Every weekend WNEW brings you a rundown of the week’s movies you can watch for free, mostly in museums around the Washington area.

But there’s one marathon screening this Sunday that’s too good to pass up, even though you’ll have to pay a few bucks to get in.

The Arlington Cinema and Drafthouse is showing four holiday movies, and two TV specials, starting at 11:45 am December 15. For $8, you can see the classic cartoons “How the Grinch Stole Christmas” and “A Charlie Brown Christmas,” along with the feature films Elf, A Christmas Story, Scrooged and National Lampoon’s Christmas Vacation.

But if you’re too cheap even for that, there’s still time to catch a few holiday films for the low price of zip. Zilch. Nada.

On Monday, December 16, at 6pm, the National Theatre concludes its series of free holiday films with White Christmas, starring Bing Crosby, Danny Kaye and Rosemary Clooney.

Also, the Library of Congress is showing two holiday films at its Packard Campus Theater in Culpeper, Va. A Christmas Story will screen Thursday night at 7:30, followed by It’s a Wonderful Life on Friday at 7:30pm.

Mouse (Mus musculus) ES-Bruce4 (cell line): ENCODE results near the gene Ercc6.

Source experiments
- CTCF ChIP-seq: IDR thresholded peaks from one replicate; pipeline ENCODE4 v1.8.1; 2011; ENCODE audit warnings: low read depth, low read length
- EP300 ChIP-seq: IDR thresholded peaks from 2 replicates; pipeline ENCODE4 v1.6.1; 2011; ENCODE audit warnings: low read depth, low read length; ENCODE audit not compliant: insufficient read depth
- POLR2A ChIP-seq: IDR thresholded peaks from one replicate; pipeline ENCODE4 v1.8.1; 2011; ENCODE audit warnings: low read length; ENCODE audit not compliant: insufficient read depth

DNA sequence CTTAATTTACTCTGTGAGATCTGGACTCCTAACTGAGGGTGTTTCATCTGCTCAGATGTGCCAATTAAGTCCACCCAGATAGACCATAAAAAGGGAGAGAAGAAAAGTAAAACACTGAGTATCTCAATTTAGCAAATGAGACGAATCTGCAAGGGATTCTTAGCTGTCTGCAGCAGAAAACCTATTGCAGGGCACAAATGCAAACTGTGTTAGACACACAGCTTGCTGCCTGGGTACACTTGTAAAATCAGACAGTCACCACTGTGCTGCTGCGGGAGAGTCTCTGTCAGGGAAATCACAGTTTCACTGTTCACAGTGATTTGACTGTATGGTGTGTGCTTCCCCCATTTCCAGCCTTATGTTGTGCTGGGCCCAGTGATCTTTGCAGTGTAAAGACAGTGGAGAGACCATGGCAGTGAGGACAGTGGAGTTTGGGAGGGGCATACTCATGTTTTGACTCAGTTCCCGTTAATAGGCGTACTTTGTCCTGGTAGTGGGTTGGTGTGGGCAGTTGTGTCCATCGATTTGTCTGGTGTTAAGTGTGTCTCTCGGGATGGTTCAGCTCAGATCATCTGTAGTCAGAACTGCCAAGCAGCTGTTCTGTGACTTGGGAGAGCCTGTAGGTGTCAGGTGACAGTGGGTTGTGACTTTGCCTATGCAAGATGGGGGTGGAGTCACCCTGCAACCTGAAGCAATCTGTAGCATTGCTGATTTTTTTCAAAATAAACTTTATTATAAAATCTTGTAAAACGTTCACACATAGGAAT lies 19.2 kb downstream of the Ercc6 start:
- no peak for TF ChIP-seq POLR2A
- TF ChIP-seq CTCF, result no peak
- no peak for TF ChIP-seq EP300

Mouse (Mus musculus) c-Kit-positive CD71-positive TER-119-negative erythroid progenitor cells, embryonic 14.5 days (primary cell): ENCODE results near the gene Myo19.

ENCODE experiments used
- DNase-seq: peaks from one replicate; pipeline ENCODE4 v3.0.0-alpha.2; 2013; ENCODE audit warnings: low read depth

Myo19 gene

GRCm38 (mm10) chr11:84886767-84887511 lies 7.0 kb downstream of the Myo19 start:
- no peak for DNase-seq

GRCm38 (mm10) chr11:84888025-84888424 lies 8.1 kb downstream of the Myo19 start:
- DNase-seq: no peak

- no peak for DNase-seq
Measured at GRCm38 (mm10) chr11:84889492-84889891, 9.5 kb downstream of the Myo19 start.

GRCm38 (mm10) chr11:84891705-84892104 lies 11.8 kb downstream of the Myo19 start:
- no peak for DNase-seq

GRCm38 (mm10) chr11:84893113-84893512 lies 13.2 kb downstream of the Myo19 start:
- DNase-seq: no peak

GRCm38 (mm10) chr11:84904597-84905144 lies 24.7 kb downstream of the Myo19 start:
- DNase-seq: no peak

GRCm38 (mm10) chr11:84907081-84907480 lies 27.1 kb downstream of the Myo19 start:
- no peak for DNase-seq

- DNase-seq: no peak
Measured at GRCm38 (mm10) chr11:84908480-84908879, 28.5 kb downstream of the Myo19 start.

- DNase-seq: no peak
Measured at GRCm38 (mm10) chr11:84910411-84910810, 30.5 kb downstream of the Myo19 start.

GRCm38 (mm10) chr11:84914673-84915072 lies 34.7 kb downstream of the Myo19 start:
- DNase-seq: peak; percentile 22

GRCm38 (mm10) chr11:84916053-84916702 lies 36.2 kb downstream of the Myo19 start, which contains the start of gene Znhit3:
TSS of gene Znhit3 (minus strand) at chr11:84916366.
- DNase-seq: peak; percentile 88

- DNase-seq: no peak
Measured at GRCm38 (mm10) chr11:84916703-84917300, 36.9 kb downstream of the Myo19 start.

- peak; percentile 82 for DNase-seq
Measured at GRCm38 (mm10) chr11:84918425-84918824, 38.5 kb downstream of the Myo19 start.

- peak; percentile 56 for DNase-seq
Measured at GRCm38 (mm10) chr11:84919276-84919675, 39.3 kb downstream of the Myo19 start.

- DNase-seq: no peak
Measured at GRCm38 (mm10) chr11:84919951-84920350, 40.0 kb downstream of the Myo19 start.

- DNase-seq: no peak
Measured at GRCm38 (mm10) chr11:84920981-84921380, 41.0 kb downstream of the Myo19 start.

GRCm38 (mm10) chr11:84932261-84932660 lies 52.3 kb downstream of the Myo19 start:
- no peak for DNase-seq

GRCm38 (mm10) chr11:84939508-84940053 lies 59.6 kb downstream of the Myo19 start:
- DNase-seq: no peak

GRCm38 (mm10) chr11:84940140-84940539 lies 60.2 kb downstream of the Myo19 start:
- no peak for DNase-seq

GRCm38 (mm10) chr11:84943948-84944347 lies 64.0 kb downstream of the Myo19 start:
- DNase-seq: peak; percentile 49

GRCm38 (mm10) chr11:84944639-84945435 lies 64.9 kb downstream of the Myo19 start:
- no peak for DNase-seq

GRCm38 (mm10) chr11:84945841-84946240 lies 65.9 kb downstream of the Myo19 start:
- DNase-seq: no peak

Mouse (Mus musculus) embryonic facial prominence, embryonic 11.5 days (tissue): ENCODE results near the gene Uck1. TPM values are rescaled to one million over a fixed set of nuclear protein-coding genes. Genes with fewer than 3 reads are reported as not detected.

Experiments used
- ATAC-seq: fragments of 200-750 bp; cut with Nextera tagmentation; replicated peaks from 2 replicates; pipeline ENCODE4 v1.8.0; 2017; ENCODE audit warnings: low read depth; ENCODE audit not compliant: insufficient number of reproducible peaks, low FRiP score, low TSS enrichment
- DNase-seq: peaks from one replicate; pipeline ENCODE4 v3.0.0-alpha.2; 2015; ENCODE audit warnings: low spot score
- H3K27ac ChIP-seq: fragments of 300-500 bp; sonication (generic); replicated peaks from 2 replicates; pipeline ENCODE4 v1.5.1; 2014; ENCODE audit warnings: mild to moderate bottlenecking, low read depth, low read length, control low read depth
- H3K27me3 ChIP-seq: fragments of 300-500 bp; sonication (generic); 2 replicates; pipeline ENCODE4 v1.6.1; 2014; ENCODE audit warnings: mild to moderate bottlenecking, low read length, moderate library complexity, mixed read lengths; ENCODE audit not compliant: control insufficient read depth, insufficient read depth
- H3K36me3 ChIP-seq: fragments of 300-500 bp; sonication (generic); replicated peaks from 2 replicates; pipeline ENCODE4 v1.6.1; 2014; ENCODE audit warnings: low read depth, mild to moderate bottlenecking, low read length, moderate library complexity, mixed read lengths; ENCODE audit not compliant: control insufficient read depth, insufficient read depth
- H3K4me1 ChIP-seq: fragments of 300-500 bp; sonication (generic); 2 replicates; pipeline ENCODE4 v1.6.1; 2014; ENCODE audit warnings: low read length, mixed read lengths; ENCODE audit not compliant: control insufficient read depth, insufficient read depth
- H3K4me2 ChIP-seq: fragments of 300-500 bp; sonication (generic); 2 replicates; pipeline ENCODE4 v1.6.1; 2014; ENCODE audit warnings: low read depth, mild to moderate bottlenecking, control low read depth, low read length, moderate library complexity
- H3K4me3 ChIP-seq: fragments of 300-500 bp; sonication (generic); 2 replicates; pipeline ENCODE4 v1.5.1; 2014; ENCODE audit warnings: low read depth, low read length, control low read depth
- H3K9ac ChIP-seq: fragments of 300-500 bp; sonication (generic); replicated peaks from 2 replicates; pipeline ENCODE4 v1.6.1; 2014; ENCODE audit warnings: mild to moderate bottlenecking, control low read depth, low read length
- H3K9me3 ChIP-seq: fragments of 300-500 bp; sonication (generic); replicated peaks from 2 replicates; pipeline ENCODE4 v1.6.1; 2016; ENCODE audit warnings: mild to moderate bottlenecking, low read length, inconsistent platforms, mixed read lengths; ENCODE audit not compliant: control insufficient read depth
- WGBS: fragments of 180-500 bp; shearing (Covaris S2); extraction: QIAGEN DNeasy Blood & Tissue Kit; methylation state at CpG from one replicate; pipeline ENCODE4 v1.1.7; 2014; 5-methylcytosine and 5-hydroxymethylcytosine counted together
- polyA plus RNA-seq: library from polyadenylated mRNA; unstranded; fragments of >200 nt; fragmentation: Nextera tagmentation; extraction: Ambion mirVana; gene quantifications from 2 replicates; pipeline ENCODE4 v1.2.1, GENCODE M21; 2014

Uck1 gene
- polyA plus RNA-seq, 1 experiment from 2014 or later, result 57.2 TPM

Here are the rest of the week’s free flicks for the week starting December 15:


  • 2pm: Heidi/i> (1937) starring Shirley Temple as the Swiss orphan from the classic children’s tale. At the Library of Congress Packard Campus Theater, Culpeper, Va.
  • 7:30pm: Ben Hur: A Tale of the Christ (1925), the silent original based on the Lew Wallace novel about a Jewish prince sold into Roman slavery. Live music performed by Ben Model, at the Library of Congress Packard Campus Theater, Culpeper, Va.


  • 1pm: A triple feature from the Freer Gallery’s series “Nudes! Guns! Ghosts! The Sensational Cinema of Shintoho,” celebrating the now-defunct Japanese studio that produced a slew of B-movies in the 40s, 50s and 60s. Playing in the Freer’s Meyer Auditorium: Flesh Pier (1958), Death Row Woman (1960) and Yellow Line (1960).
  • 4:30pm: Hawks and Sparrows (1966), an Italian fable about two friars who preach a doctrine of love to birds of the field. At the National Gallery of Art’s East Building Auditorium.


  • 7pm: Revenge of the Pearl Queen (1956). The Freer Gallery’s “Nudes! Guns! Ghosts!” series concludes with this film based on a true story of 19 Japanese men discovered on a tiny island years after World War II, who fight over the same woman. The movie features Michiko Maeda, who’s best known as the first Japanese actress to appear nude in a mainstream film. At the Freer’s Meyer Auditorium.